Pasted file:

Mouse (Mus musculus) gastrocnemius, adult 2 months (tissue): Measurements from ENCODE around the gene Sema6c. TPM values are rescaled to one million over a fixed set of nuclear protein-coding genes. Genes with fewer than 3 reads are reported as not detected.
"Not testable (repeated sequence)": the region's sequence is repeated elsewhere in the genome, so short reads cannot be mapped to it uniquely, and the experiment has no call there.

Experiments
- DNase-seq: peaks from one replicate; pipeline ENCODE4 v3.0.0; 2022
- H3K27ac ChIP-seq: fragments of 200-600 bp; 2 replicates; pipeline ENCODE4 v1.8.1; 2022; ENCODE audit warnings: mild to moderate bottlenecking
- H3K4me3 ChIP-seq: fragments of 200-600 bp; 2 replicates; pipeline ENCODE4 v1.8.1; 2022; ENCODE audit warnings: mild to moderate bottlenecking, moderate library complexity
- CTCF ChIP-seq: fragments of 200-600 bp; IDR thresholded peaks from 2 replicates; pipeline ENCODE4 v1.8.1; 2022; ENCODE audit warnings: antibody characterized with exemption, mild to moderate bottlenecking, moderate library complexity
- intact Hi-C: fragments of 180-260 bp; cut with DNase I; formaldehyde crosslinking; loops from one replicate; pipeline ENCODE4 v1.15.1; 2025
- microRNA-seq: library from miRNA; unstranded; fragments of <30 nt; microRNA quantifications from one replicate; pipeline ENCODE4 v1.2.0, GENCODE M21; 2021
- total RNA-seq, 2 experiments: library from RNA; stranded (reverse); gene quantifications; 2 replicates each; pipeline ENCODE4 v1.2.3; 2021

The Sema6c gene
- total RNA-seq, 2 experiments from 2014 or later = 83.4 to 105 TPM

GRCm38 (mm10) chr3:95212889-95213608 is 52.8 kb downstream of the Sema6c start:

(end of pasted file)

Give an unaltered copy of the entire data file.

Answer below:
Mouse (Mus musculus) gastrocnemius, adult 2 months (tissue): Measurements from ENCODE around the gene Sema6c. TPM values are rescaled to one million over a fixed set of nuclear protein-coding genes. Genes with fewer than 3 reads are reported as not detected.
"Not testable (repeated sequence)": the region's sequence is repeated elsewhere in the genome, so short reads cannot be mapped to it uniquely, and the experiment has no call there.

Experiments
- DNase-seq: peaks from one replicate; pipeline ENCODE4 v3.0.0; 2022
- H3K27ac ChIP-seq: fragments of 200-600 bp; 2 replicates; pipeline ENCODE4 v1.8.1; 2022; ENCODE audit warnings: mild to moderate bottlenecking
- H3K4me3 ChIP-seq: fragments of 200-600 bp; 2 replicates; pipeline ENCODE4 v1.8.1; 2022; ENCODE audit warnings: mild to moderate bottlenecking, moderate library complexity
- CTCF ChIP-seq: fragments of 200-600 bp; IDR thresholded peaks from 2 replicates; pipeline ENCODE4 v1.8.1; 2022; ENCODE audit warnings: antibody characterized with exemption, mild to moderate bottlenecking, moderate library complexity
- intact Hi-C: fragments of 180-260 bp; cut with DNase I; formaldehyde crosslinking; loops from one replicate; pipeline ENCODE4 v1.15.1; 2025
- microRNA-seq: library from miRNA; unstranded; fragments of <30 nt; microRNA quantifications from one replicate; pipeline ENCODE4 v1.2.0, GENCODE M21; 2021
- total RNA-seq, 2 experiments: library from RNA; stranded (reverse); gene quantifications; 2 replicates each; pipeline ENCODE4 v1.2.3; 2021

The Sema6c gene
- total RNA-seq, 2 experiments from 2014 or later = 83.4 to 105 TPM

GRCm38 (mm10) chr3:95212889-95213608 is 52.8 kb downstream of the Sema6c start: